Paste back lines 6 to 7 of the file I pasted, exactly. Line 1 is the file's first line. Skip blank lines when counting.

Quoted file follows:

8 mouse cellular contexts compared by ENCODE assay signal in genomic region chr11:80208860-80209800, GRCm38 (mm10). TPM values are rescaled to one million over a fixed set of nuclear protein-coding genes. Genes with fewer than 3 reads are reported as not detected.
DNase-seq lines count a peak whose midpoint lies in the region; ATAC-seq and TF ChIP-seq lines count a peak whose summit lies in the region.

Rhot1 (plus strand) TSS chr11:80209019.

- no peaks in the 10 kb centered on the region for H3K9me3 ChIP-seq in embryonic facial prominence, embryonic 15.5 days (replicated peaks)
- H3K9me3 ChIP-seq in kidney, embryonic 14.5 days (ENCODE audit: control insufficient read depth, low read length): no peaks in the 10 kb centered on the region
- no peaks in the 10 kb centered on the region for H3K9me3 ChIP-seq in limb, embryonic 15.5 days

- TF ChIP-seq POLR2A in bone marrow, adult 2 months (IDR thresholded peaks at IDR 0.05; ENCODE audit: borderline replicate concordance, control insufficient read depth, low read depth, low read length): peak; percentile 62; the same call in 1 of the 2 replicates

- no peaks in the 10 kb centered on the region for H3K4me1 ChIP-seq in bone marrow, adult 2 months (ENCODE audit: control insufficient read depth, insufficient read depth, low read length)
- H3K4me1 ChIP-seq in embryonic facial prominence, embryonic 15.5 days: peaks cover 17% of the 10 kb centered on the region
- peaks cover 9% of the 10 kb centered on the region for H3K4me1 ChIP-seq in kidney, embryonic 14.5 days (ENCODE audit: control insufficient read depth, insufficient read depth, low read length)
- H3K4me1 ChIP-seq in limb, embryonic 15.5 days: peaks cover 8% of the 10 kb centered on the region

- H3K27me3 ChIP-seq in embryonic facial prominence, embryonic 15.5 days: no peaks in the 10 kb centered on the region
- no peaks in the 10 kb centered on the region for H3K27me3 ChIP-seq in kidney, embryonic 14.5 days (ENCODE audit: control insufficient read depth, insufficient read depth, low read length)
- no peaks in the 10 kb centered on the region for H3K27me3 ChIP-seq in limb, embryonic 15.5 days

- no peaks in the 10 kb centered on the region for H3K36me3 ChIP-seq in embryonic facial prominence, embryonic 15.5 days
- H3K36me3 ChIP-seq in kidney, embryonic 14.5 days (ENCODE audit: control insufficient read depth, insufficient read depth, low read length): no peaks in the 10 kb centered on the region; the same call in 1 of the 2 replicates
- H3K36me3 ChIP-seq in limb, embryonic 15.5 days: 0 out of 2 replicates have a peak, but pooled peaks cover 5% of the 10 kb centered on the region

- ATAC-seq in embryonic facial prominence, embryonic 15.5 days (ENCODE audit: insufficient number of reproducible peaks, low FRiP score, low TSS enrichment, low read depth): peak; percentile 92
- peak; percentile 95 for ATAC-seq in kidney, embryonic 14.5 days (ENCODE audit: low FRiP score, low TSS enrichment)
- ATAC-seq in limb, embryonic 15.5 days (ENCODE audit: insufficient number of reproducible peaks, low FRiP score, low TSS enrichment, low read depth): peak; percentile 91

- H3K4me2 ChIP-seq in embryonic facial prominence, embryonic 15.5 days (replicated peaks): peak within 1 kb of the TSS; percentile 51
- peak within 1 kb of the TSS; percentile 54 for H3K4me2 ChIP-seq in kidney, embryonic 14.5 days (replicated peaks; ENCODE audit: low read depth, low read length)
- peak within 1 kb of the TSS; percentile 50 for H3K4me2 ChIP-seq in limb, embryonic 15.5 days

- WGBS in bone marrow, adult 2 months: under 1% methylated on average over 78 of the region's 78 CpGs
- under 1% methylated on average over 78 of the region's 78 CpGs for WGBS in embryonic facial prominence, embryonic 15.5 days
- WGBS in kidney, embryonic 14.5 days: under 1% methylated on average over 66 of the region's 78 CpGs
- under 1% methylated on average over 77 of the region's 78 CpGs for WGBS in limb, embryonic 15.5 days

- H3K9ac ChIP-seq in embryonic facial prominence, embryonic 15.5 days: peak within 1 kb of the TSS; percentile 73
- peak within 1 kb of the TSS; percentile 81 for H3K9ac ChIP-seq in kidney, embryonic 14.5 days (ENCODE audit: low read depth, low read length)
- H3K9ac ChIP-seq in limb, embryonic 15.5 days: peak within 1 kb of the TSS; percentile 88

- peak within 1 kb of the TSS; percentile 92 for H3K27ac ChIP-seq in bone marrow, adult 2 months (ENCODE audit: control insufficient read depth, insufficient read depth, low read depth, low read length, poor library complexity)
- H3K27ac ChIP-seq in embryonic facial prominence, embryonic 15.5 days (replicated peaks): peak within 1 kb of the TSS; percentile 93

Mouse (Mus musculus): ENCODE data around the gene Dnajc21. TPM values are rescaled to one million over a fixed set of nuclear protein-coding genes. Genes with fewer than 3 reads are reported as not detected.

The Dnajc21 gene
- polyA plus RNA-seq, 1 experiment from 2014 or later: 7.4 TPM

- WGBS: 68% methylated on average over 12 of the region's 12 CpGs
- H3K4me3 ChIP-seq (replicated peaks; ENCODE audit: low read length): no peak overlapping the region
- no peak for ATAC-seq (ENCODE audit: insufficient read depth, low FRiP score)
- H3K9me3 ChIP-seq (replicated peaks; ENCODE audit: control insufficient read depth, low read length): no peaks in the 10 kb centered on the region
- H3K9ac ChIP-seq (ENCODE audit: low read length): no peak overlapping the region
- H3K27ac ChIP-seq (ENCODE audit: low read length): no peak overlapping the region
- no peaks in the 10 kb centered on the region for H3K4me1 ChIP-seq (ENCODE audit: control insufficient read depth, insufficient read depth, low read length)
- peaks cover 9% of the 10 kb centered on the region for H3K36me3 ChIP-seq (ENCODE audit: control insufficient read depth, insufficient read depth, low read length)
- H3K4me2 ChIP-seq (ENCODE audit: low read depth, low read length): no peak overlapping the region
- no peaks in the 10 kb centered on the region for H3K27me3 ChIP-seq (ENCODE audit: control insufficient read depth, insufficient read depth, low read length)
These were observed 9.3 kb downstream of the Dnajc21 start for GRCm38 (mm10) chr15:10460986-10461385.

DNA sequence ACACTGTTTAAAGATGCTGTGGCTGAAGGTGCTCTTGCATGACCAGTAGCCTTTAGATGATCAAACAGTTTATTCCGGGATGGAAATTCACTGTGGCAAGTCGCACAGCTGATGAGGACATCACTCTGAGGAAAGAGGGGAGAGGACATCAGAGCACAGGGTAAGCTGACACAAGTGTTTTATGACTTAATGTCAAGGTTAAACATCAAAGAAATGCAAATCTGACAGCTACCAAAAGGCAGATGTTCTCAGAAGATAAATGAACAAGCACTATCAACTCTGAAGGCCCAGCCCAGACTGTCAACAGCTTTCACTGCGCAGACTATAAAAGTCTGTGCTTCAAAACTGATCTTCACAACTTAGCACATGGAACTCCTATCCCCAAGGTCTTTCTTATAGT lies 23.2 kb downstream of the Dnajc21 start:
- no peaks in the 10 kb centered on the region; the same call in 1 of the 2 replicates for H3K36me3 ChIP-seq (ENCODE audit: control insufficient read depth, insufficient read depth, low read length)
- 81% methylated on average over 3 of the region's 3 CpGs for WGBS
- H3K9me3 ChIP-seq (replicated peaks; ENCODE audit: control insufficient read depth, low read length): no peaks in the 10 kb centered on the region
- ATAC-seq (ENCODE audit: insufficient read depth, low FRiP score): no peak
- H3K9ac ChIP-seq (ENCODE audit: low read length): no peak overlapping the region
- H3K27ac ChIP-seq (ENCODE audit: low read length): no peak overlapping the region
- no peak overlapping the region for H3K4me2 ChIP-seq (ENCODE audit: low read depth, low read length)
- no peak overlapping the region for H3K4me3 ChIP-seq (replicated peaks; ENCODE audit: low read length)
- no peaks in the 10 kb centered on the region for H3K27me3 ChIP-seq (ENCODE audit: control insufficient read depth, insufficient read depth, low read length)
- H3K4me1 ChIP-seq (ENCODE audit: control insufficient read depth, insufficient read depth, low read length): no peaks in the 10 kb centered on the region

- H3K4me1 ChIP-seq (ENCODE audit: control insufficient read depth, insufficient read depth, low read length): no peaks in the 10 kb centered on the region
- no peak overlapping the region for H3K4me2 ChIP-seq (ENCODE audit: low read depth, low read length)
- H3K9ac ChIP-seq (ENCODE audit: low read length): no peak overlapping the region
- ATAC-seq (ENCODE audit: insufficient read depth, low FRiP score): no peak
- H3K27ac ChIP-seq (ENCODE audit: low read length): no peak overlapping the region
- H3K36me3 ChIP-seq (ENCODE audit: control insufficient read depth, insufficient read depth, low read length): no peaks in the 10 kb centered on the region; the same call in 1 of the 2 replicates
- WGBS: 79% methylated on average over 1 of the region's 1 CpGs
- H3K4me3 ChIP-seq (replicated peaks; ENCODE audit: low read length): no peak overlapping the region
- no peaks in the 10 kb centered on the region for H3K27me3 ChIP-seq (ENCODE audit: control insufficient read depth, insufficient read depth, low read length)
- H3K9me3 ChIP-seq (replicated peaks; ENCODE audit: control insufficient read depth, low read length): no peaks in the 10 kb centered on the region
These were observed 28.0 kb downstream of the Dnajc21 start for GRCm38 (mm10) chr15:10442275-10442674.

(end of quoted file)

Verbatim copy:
- no peaks in the 10 kb centered on the region for H3K9me3 ChIP-seq in limb, embryonic 15.5 days

- TF ChIP-seq POLR2A in bone marrow, adult 2 months (IDR thresholded peaks at IDR 0.05; ENCODE audit: borderline replicate concordance, control insufficient read depth, low read depth, low read length): peak; percentile 62; the same call in 1 of the 2 replicates